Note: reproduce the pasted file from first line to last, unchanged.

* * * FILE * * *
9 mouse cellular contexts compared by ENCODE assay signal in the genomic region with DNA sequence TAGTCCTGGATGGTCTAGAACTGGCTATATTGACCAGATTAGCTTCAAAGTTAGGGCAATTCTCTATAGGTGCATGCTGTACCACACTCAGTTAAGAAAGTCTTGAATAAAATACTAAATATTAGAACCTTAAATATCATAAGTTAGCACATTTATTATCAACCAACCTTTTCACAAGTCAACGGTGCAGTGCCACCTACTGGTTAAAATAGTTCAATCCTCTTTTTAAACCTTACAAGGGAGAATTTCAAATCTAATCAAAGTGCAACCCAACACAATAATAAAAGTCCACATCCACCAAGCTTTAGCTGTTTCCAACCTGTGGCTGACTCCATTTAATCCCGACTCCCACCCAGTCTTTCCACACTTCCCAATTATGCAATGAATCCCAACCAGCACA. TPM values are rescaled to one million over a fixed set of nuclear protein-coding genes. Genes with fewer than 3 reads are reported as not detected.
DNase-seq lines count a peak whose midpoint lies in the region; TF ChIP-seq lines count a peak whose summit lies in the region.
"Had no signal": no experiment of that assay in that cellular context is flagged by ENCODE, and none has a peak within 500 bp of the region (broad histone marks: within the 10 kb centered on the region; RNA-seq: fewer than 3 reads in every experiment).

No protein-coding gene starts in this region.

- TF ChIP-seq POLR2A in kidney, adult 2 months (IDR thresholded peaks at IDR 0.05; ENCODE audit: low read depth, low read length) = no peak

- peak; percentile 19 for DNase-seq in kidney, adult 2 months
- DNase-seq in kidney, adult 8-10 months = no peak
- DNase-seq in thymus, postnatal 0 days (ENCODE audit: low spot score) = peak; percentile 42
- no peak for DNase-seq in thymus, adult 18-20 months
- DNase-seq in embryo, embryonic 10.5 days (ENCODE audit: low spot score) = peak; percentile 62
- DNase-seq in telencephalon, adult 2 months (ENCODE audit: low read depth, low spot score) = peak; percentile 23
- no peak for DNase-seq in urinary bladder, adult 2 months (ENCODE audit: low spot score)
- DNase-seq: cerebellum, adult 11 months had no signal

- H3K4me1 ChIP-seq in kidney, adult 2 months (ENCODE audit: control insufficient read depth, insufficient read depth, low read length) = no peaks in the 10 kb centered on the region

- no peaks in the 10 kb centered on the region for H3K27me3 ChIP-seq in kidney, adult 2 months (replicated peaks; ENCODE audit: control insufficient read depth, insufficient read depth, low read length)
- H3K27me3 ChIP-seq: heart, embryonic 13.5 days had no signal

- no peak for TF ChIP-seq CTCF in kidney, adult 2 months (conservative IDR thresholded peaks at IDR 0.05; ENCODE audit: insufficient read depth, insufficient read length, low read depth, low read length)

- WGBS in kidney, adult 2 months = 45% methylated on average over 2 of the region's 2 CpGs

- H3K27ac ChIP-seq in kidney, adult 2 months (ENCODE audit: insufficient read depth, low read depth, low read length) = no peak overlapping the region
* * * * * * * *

9 mouse cellular contexts compared by ENCODE assay signal in the genomic region with DNA sequence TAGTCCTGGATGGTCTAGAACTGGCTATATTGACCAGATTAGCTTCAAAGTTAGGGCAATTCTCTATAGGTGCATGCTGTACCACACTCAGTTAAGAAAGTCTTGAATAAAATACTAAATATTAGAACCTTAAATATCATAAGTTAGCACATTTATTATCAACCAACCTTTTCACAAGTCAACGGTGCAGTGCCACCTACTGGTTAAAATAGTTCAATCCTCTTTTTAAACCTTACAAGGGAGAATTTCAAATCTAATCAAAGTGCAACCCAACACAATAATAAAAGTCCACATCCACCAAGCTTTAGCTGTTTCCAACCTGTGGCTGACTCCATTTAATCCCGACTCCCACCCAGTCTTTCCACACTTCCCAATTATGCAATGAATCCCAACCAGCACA. TPM values are rescaled to one million over a fixed set of nuclear protein-coding genes. Genes with fewer than 3 reads are reported as not detected.
DNase-seq lines count a peak whose midpoint lies in the region; TF ChIP-seq lines count a peak whose summit lies in the region.
"Had no signal": no experiment of that assay in that cellular context is flagged by ENCODE, and none has a peak within 500 bp of the region (broad histone marks: within the 10 kb centered on the region; RNA-seq: fewer than 3 reads in every experiment).

No protein-coding gene starts in this region.

- TF ChIP-seq POLR2A in kidney, adult 2 months (IDR thresholded peaks at IDR 0.05; ENCODE audit: low read depth, low read length) = no peak

- peak; percentile 19 for DNase-seq in kidney, adult 2 months
- DNase-seq in kidney, adult 8-10 months = no peak
- DNase-seq in thymus, postnatal 0 days (ENCODE audit: low spot score) = peak; percentile 42
- no peak for DNase-seq in thymus, adult 18-20 months
- DNase-seq in embryo, embryonic 10.5 days (ENCODE audit: low spot score) = peak; percentile 62
- DNase-seq in telencephalon, adult 2 months (ENCODE audit: low read depth, low spot score) = peak; percentile 23
- no peak for DNase-seq in urinary bladder, adult 2 months (ENCODE audit: low spot score)
- DNase-seq: cerebellum, adult 11 months had no signal

- H3K4me1 ChIP-seq in kidney, adult 2 months (ENCODE audit: control insufficient read depth, insufficient read depth, low read length) = no peaks in the 10 kb centered on the region

- no peaks in the 10 kb centered on the region for H3K27me3 ChIP-seq in kidney, adult 2 months (replicated peaks; ENCODE audit: control insufficient read depth, insufficient read depth, low read length)
- H3K27me3 ChIP-seq: heart, embryonic 13.5 days had no signal

- no peak for TF ChIP-seq CTCF in kidney, adult 2 months (conservative IDR thresholded peaks at IDR 0.05; ENCODE audit: insufficient read depth, insufficient read length, low read depth, low read length)

- WGBS in kidney, adult 2 months = 45% methylated on average over 2 of the region's 2 CpGs

- H3K27ac ChIP-seq in kidney, adult 2 months (ENCODE audit: insufficient read depth, low read depth, low read length) = no peak overlapping the region